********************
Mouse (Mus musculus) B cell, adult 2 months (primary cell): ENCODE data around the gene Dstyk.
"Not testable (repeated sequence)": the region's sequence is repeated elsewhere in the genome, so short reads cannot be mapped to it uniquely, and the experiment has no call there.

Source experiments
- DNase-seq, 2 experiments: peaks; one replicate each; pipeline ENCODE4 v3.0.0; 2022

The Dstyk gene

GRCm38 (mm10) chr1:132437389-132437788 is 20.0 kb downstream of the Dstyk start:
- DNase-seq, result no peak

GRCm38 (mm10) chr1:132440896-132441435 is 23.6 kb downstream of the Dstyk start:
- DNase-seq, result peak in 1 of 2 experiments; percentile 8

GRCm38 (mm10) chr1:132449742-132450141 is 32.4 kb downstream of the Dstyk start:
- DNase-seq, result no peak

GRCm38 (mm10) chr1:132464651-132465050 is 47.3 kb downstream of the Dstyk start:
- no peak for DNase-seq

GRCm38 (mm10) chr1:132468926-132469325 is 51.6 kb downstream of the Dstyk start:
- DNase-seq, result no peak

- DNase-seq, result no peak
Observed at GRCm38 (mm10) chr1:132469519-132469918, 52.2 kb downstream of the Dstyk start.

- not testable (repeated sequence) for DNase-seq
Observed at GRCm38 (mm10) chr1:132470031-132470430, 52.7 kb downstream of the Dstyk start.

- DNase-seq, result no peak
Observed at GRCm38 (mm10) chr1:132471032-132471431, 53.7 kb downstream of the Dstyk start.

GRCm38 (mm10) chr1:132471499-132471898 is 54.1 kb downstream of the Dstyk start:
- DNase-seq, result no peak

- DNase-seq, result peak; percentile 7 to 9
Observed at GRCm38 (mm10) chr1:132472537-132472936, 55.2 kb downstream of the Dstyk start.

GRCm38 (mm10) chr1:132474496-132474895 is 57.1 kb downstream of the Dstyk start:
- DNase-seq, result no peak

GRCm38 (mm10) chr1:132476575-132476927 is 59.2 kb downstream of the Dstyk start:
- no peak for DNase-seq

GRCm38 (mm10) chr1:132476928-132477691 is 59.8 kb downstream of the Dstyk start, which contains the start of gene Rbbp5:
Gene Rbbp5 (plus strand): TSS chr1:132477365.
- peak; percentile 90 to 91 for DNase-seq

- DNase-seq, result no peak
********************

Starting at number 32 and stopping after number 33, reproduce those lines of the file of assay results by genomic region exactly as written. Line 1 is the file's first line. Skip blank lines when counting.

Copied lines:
- peak; percentile 90 to 91 for DNase-seq

- DNase-seq, result no peak